The average strikeout rate delta among all the pitchers pooled was .012, indicating there is a non-zero effect, but that pitcher strikeouts don’t tend to have that strong of an influence over the overall strikeout rate. But in this case, we’re interested in the extremes.

Getting back to Tom Walker, his 60 percent strikeout rate against opposing pitchers isn’t even among the best of all time. Here are the top five strikeout rates against pitchers:

Name Year PA v P SO v P SO/PA v P
Sandy Koufax 1959 50 35 0.700
Jack Lamabe 1967 30 20 0.667
Mark Prior 2002 35 23 0.657
Steve Carlton 1969 70 46 0.657
Woodie Fryman 1970 39 25 0.641

In the cases of Lamabe and Fryman, pitcher whiffs turned their rates from below average to above average. However, in the cases of Koufax, Prior and Carlton, all high strikeout guys to begin with, the effect was obviously reduced. Prior struck out 147 batters in 2002, 23 of which were pitchers. His gaudy 30.2 percent overall rate was still an extremely impressive 27.5 percent without pitcher whiffs factored in. His pitcher whiffs only accounted for 16 percent of his overall total. Framed that way, which pitchers in what seasons had pitcher whiffs account for the greatest percentages of their overall strikeout rates?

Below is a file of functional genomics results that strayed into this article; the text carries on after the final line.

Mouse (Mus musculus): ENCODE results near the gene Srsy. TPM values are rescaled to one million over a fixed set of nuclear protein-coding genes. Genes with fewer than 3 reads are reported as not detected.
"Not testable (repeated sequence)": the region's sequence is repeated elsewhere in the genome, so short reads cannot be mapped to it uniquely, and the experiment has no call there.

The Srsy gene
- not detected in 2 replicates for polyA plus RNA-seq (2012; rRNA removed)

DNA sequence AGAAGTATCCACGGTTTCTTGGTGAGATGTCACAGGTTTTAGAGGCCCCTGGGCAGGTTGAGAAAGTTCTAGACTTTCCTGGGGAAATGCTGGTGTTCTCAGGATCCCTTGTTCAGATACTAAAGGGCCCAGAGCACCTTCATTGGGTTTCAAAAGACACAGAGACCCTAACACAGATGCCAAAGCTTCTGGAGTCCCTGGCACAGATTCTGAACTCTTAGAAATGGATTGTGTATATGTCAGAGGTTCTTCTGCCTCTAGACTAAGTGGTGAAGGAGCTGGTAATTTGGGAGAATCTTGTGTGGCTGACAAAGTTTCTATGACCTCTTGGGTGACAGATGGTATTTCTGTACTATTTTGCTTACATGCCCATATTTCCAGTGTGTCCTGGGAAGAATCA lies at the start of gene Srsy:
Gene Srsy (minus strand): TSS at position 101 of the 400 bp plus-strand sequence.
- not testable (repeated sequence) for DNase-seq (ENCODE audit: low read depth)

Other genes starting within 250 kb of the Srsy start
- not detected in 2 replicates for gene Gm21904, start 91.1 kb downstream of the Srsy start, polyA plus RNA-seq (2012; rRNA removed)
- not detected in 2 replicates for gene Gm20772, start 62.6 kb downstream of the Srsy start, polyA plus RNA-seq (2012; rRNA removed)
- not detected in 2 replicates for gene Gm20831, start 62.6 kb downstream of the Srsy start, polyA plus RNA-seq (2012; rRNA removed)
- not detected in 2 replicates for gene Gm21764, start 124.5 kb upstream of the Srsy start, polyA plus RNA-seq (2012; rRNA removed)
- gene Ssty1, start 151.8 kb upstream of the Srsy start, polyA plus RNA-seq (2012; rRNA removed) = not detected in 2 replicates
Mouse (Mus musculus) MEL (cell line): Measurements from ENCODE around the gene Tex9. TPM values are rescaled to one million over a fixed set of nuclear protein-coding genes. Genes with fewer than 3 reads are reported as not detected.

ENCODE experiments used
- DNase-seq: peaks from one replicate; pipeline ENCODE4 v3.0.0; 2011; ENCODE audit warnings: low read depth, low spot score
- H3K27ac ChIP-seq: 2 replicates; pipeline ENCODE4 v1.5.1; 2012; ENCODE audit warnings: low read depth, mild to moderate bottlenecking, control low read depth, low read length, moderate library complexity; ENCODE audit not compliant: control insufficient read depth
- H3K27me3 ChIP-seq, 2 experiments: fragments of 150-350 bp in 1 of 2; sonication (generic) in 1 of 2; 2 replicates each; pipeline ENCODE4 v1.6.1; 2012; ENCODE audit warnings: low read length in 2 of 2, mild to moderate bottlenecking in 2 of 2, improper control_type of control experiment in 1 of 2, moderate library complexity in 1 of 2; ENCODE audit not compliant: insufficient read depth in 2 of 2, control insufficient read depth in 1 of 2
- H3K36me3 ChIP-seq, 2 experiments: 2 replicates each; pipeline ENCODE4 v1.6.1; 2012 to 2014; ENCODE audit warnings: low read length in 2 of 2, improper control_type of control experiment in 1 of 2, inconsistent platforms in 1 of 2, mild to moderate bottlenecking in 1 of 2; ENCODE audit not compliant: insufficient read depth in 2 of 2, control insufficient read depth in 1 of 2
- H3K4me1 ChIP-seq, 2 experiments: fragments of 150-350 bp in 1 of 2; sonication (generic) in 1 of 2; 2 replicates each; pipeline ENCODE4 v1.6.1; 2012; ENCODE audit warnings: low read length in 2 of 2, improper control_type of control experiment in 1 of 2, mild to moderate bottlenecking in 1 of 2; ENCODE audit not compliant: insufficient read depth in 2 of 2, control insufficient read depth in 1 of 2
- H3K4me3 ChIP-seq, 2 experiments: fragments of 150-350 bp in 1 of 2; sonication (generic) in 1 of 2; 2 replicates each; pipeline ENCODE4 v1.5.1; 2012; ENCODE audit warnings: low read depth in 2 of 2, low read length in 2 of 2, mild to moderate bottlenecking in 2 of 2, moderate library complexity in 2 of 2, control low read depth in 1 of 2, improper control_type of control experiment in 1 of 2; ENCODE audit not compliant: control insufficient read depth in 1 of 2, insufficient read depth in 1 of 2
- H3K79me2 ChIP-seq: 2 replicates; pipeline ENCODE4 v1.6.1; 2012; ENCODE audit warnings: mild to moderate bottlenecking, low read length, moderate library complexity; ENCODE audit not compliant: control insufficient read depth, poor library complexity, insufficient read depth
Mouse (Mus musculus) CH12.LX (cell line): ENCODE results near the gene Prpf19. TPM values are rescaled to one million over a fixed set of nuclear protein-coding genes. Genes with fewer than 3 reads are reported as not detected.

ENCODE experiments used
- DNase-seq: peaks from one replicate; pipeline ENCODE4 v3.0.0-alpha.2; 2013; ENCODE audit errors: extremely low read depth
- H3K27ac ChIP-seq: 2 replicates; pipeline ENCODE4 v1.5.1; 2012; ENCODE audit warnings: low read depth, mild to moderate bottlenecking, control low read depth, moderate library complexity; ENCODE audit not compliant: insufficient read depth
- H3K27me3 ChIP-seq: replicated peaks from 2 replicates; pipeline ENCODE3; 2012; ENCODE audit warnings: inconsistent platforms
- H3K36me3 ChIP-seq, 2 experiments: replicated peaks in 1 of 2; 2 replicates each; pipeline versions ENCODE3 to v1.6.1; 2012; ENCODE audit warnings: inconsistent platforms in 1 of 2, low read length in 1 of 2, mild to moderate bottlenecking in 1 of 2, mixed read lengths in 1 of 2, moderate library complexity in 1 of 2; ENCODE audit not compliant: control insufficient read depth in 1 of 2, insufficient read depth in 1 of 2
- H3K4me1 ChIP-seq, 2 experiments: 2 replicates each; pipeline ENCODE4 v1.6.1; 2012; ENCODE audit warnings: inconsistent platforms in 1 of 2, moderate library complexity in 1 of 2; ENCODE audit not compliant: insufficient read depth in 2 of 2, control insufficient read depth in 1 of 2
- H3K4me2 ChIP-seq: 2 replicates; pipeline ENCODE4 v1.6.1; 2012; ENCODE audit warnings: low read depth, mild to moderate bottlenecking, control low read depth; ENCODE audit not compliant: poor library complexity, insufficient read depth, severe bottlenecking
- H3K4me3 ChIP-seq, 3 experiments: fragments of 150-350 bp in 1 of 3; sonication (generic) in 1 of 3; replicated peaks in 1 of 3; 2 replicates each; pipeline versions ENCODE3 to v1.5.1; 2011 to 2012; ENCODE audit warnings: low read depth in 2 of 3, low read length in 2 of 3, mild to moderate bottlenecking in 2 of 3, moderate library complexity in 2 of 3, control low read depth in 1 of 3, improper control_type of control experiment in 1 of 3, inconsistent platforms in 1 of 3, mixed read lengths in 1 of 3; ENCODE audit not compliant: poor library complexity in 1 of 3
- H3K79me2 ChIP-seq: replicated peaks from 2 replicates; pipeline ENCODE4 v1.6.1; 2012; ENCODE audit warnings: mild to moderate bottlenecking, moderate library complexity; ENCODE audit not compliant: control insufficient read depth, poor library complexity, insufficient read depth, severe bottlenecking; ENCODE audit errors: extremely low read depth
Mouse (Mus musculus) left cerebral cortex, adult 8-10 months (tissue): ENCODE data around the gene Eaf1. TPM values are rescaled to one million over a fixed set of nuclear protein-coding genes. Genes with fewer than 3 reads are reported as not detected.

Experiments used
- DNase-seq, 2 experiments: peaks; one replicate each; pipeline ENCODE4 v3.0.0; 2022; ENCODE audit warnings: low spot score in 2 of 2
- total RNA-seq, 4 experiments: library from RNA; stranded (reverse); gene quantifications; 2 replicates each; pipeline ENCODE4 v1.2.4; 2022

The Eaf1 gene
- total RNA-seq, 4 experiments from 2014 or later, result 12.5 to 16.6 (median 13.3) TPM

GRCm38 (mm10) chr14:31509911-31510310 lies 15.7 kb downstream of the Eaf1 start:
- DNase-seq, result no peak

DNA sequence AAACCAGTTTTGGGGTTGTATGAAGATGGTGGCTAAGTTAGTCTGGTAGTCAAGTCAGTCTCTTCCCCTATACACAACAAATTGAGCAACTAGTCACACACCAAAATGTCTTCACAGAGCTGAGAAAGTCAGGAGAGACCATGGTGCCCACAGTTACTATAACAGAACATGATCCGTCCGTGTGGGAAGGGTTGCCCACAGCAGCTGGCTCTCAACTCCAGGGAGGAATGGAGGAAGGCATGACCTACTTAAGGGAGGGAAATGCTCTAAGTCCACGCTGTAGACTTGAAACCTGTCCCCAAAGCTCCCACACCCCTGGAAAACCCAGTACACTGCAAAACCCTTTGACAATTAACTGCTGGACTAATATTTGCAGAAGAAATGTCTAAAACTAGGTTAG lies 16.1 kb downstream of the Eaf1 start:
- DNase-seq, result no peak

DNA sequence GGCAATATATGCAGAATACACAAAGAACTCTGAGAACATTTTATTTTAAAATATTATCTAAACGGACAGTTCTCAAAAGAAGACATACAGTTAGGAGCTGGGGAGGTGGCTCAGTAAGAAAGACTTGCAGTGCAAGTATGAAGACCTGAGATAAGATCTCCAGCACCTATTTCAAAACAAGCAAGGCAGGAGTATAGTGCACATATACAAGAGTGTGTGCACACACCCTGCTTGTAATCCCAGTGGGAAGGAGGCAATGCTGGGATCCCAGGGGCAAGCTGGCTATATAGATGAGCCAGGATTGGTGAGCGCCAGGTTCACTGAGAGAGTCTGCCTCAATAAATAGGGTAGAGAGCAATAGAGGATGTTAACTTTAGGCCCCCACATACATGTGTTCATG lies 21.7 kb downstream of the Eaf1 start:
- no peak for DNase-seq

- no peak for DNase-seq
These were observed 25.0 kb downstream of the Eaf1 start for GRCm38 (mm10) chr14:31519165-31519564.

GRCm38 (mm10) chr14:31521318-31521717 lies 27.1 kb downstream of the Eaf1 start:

Name Year SO v P SO Total Rate
Milo Candini 1948 11 21 0.524
Daryl Patterson 1970 23 55 0.418
Adrian Devine 1979 9 22 0.409
Danny Cox 1967 13 32 0.406
George Susce 1957 16 40 0.400

In the case of Candini, that answers another question in that yes, someone actually has struck out more pitchers than opposing batters in a season. It’s obviously very rare, and requires the pitcher to have very little strikeout skills, but it has happened.

Lastly, I was curious about how pitcher whiffs affected pitchers over more recent years. Sticking with the Wild Card era, here are the five player-seasons with the highest rate of pitcher whiffs to total whiffs:

Name Year SO v P SO Total Rate
Russ Ortiz 2005 15 46 0.326
Kirk Rueter 2004 17 56 0.304
Kirk Rueter 2003 12 41 0.293
Jason Marquis 2006 27 96 0.281
Matt Albers 2007 19 71 0.268

Kirk Rueter sticks out like a sore thumb here, and he shows up several more times throughout the “leaderboard” as someone who didn’t record a great deal of strikeouts, but whose overall tally was greatly influenced by opposing pitchers. In his case, it would have made sense if he greatly struggled in a hypothetical league switch because not only was his strikeout rate low, but a good number of his actual strikeouts came against opposing pitchers he wouldn’t face in the American League.

There is still area to left explore here, and in the next installment of Pitcher Whiffing Pitchers we’ll take a look at some notoriously good and bad league switches and see if above average pitcher whiff rates are identifiable as the main culprits.



Print This Post



Eric is an accountant and statistical analyst from Philadelphia. He also covers the Phillies at Phillies Nation and can be found here on Twitter.


Comments Are Loading Now!